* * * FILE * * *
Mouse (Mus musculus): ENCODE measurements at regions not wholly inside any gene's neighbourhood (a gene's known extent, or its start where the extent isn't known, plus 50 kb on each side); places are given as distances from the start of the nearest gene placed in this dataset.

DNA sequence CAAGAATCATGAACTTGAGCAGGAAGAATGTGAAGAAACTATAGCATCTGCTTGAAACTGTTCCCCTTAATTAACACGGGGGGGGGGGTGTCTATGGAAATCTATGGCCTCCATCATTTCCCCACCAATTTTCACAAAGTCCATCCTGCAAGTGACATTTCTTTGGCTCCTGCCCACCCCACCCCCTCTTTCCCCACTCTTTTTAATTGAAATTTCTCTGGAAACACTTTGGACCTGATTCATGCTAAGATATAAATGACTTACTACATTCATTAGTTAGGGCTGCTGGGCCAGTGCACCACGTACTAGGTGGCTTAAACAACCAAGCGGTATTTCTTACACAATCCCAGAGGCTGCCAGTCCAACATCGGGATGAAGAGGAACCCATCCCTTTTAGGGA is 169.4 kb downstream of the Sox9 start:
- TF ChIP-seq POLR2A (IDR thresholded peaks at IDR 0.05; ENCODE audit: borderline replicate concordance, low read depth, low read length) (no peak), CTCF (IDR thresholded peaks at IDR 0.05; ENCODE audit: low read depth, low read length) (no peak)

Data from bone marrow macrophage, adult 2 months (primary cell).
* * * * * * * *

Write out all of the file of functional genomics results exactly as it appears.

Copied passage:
Mouse (Mus musculus): ENCODE measurements at regions not wholly inside any gene's neighbourhood (a gene's known extent, or its start where the extent isn't known, plus 50 kb on each side); places are given as distances from the start of the nearest gene placed in this dataset.

DNA sequence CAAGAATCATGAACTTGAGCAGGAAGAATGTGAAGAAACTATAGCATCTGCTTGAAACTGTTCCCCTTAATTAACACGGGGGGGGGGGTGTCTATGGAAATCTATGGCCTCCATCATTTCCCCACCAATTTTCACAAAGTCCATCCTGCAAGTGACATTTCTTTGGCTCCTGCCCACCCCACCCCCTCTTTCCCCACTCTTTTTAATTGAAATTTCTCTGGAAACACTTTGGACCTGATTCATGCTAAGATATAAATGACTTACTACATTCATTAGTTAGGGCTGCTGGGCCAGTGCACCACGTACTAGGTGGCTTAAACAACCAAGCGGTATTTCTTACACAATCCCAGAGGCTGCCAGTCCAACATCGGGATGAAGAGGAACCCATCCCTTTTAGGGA is 169.4 kb downstream of the Sox9 start:
- TF ChIP-seq POLR2A (IDR thresholded peaks at IDR 0.05; ENCODE audit: borderline replicate concordance, low read depth, low read length) (no peak), CTCF (IDR thresholded peaks at IDR 0.05; ENCODE audit: low read depth, low read length) (no peak)

Data from bone marrow macrophage, adult 2 months (primary cell).